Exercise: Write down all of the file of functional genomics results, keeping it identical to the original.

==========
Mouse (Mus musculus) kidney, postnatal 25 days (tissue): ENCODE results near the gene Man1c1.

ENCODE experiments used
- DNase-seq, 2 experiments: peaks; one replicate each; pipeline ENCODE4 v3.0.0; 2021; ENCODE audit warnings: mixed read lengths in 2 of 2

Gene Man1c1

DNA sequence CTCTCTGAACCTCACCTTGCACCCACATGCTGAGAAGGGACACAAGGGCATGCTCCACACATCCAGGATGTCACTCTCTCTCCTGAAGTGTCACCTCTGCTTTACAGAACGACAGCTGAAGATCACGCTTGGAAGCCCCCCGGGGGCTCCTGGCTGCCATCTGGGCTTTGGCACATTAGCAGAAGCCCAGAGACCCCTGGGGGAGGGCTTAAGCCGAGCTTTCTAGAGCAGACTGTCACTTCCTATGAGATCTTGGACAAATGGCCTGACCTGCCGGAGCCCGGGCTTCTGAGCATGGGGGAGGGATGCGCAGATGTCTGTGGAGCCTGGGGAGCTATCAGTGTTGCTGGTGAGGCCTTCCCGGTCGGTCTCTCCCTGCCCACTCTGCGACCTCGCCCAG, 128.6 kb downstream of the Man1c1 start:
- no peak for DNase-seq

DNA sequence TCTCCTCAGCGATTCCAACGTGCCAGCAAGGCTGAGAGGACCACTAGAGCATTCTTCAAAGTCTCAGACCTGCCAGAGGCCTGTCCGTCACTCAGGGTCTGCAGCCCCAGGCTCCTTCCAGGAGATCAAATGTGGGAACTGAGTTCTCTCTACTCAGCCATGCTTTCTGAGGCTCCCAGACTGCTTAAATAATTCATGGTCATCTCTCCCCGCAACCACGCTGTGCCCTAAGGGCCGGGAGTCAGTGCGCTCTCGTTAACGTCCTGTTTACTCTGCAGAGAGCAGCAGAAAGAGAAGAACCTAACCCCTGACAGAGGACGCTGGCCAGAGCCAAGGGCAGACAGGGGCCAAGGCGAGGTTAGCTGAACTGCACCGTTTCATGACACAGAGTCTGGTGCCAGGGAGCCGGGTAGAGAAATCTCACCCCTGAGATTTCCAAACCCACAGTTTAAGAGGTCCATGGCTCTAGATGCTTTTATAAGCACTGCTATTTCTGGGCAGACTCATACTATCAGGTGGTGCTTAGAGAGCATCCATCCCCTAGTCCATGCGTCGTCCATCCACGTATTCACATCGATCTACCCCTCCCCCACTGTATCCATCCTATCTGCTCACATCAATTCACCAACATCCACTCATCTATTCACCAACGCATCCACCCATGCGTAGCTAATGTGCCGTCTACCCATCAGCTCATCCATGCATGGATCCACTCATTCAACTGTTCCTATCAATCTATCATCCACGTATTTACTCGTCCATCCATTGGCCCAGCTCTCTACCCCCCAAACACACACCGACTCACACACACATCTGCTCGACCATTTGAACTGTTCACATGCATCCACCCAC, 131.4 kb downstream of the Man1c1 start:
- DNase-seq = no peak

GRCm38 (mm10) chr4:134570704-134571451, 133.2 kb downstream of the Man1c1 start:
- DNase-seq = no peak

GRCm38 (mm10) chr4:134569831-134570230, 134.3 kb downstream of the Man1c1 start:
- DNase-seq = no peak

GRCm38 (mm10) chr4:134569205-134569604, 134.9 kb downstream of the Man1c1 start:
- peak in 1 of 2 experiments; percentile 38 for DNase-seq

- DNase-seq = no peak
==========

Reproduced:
Mouse (Mus musculus) kidney, postnatal 25 days (tissue): ENCODE results near the gene Man1c1.

ENCODE experiments used
- DNase-seq, 2 experiments: peaks; one replicate each; pipeline ENCODE4 v3.0.0; 2021; ENCODE audit warnings: mixed read lengths in 2 of 2

Gene Man1c1

DNA sequence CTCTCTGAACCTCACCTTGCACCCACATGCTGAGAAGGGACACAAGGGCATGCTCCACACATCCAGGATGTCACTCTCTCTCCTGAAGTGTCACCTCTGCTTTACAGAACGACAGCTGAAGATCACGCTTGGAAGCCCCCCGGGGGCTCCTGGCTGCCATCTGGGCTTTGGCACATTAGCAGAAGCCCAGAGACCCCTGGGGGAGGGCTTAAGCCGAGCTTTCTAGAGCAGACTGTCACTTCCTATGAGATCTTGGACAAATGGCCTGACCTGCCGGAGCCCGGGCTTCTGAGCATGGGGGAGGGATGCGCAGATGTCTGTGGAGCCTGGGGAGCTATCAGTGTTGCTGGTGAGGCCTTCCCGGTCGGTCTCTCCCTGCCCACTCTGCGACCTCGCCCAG, 128.6 kb downstream of the Man1c1 start:
- no peak for DNase-seq

DNA sequence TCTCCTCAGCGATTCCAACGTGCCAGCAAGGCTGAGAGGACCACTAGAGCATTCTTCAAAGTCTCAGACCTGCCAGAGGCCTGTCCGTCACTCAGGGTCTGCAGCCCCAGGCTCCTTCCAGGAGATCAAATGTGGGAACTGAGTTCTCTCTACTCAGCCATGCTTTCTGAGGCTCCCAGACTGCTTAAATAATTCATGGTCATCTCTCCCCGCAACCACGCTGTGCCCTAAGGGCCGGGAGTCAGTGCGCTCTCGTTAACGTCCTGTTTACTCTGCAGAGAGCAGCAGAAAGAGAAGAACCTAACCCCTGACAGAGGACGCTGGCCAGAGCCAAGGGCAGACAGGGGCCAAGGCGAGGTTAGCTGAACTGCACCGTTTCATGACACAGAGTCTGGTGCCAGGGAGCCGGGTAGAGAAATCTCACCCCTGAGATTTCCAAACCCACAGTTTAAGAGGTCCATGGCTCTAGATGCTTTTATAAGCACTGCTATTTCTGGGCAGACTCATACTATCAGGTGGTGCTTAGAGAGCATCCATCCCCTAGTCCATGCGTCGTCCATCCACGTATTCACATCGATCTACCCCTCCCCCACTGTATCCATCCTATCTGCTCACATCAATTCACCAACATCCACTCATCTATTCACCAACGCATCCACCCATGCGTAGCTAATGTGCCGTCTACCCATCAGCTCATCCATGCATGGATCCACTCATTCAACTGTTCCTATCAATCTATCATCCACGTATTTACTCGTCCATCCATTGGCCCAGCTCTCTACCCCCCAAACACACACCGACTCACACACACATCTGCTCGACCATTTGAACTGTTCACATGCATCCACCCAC, 131.4 kb downstream of the Man1c1 start:
- DNase-seq = no peak

GRCm38 (mm10) chr4:134570704-134571451, 133.2 kb downstream of the Man1c1 start:
- DNase-seq = no peak

GRCm38 (mm10) chr4:134569831-134570230, 134.3 kb downstream of the Man1c1 start:
- DNase-seq = no peak

GRCm38 (mm10) chr4:134569205-134569604, 134.9 kb downstream of the Man1c1 start:
- peak in 1 of 2 experiments; percentile 38 for DNase-seq

- DNase-seq = no peak